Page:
Amoye Henry is a Project Manager based out of Toronto Canada. She is the co-founder of AfroChic, a cultural arts exhibit that thrived in Toronto from 2009-2014. She currently works in health care and tries to travel as much as she can. She loves hard and triumphs often.

Stopped relaxing my hair simply for financial, health and fashion reasons #bhs #naturalhair Click To Tweet

As a black woman communicating in a space with other black women and sisters of color, I personally feel the need to continue dialogue around the topic of self-representation and further re-examine the ways in which our obsession with hair texture and naturally hair styling can sometime lead to oppression.



5 Tips & Tricks for a Great Looking Weave!

Last month, as I was sitting down for my monthly weave in with my sister, who happens to be a weave expert. We started chatting about weaves, and how difficult it can be for woman of color to maintain great looking hair. Especially weaves.

Personally I love the method of weaving in extensions, I’ve tried all types of protective hair styles from braids to lace wigs and at this point in time, I’m truly enjoying rocking the weave-in style. Along with the joys of rocking a weave comes the stresses of maintaining it. So here are my 5 tips and tricks for keeping your hair looking as good as new. I’m no hair expert but I hope this helps you as much as its helped me!

  1. Cover your Hair with Silk Wraps/Caps at Night

    This is one of my favorite and easy ways to wake up looking flawless. Okay, I’m done with the Beyoncé references, promise. On a more serious note there are many benefits to wrapping your weave every night before hitting the sheets. Silk wraps or silk pillowcases help keep in moisture in. For dry hair, this is especially important. If it’s wrapped around your scalp the satin helps avoid bushy edges. So you can thank your silk wrap/cap/pillowcase when you wake up with edges that are laid out to the gods!

    Not many people know that cotton pillowcases cause friction against your hair and can lead to hair loss, which you definitely want to avoid if you want to keep your weave looking brand new. The best part about this is silk wraps/caps are dirt-cheap! I purchase mine at a local beauty shop in Edmonton AB called Images and Shades. I bought mine for around $8.00. Prices range from $5-20 dollars depending on the brand. But what a steal for something that gives us so many benefits, am I right? Silk pillowcases are a great alternative and chances are you have one right in your household.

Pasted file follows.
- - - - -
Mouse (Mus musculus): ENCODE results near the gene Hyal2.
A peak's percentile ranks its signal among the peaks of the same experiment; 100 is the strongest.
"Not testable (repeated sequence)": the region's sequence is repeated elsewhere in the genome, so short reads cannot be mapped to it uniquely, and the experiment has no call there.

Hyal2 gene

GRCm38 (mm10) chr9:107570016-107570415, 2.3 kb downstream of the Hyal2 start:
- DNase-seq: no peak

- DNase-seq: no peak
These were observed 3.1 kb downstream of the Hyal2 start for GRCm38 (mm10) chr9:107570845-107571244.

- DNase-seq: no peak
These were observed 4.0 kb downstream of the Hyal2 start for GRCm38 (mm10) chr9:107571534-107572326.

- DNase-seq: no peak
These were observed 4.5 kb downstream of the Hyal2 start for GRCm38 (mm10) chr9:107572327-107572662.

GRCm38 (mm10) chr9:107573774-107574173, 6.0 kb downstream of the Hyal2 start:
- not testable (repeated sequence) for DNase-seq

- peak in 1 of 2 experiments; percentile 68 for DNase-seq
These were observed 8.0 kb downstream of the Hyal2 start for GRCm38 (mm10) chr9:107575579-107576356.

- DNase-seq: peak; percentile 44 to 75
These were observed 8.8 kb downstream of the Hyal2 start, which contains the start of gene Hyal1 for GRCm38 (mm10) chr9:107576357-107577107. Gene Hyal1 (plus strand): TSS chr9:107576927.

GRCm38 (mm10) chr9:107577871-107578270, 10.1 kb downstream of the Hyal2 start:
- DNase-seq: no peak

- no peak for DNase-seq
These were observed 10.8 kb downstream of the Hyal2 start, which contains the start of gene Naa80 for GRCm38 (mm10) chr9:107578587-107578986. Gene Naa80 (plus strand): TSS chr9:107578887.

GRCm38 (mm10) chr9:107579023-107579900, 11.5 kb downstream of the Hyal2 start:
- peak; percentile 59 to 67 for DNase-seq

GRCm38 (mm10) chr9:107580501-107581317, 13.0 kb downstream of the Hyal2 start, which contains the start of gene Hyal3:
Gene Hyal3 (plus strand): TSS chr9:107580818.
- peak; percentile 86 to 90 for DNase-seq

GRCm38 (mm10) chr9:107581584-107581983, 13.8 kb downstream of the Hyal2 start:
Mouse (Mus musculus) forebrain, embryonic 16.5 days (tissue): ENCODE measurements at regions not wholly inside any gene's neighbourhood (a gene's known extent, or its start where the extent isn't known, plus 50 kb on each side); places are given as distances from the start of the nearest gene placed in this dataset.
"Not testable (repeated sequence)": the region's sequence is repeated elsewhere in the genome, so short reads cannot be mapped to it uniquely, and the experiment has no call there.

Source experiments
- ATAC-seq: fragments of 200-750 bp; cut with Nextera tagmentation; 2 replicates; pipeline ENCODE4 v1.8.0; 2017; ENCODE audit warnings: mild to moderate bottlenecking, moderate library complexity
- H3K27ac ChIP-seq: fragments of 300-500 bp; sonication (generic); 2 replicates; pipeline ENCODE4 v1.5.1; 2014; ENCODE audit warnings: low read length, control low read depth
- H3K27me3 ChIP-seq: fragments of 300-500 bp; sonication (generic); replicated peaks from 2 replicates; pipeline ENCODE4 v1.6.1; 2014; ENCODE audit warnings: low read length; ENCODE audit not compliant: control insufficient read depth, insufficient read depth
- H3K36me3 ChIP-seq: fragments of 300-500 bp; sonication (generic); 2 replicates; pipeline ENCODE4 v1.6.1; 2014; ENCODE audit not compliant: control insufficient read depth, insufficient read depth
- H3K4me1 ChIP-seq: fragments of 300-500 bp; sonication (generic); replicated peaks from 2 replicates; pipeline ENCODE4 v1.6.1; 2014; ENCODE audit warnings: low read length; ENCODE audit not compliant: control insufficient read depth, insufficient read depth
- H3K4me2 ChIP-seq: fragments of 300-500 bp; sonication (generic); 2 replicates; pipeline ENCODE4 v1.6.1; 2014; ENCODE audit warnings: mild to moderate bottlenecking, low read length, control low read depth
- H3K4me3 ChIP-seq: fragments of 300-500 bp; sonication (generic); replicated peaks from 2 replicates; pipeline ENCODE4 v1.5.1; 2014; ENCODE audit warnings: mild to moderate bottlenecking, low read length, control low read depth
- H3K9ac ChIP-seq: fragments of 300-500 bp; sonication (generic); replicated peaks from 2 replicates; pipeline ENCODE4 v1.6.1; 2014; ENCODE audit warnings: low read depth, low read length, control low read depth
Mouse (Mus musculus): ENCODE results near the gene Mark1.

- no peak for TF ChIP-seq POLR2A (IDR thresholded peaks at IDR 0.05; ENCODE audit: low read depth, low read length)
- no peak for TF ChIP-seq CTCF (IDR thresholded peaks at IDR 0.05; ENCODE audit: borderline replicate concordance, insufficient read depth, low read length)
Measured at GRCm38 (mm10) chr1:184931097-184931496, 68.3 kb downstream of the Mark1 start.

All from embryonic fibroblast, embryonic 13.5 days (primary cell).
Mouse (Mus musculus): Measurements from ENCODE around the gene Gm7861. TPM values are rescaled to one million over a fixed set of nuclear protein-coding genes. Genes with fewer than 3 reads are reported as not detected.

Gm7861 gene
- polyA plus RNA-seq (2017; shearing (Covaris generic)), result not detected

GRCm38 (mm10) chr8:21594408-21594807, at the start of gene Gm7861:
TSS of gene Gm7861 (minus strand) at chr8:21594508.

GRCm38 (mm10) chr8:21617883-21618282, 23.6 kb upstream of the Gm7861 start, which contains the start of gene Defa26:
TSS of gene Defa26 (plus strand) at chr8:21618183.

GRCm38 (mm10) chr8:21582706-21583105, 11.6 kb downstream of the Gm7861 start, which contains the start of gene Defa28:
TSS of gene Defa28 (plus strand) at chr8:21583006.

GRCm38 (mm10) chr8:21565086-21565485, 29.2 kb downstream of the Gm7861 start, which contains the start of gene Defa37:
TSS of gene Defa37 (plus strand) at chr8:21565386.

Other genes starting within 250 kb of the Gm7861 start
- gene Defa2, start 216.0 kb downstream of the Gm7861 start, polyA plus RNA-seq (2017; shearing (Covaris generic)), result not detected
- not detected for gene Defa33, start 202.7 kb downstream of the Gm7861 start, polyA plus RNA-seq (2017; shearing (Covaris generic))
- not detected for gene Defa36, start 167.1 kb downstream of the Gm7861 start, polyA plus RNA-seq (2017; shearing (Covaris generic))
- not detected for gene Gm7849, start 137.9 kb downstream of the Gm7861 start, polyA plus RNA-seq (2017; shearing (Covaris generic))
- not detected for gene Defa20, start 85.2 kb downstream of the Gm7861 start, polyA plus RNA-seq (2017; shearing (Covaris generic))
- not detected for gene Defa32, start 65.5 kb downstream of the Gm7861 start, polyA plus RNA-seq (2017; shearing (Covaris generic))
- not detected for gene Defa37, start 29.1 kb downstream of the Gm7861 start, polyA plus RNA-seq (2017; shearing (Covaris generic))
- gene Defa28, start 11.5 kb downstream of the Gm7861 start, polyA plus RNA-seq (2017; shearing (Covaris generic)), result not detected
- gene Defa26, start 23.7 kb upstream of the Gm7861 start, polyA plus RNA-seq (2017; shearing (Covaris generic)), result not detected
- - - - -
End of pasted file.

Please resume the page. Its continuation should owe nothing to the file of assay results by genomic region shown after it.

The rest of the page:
2. Use Hair Heat Protectant. ALWAYS!

    I cannot stress enough how important it is to use heat protector spray or serum when applying heat to your weave. I am guilty of getting lazy or forgetting to do this before straightening or curling my weave. I doubt I’m the only one. But seriously ladies, weaves can only take so much stress before they start to look worn down; even the good hair. I currently use Tresseme heat protector spray, works great and smells great too. This keeps the hair from looking dried out and keeps your extension ends looking luscious.

    Fun fact! If you practice the previous tip of using a silk wrap, you can avoid applying heat to your hair completely! Silk wraps keep hair looking as flat as you left, so straightening isn’t needed on a daily basis. Thus avoiding heat all together!

  3. A Wide-Toothed Comb is your new best friend.

    Wide-toothed combs are the best if you’re not a fan of losing hair from brushing it too often. Combing out your hair using a wide-toothed comb instead of a regular paddle brush helps prevent damage and breakage to your weave. Especially on wet hair, when it is most fragile. I’ve found through experience that I have little to no hair loss when I comb out my weave with a wide-toothed comb compared to others. Lesser hair loss = happier me! And a happier you, if you try a wider-toothed comb.

  4. Condition! Condition! Condition!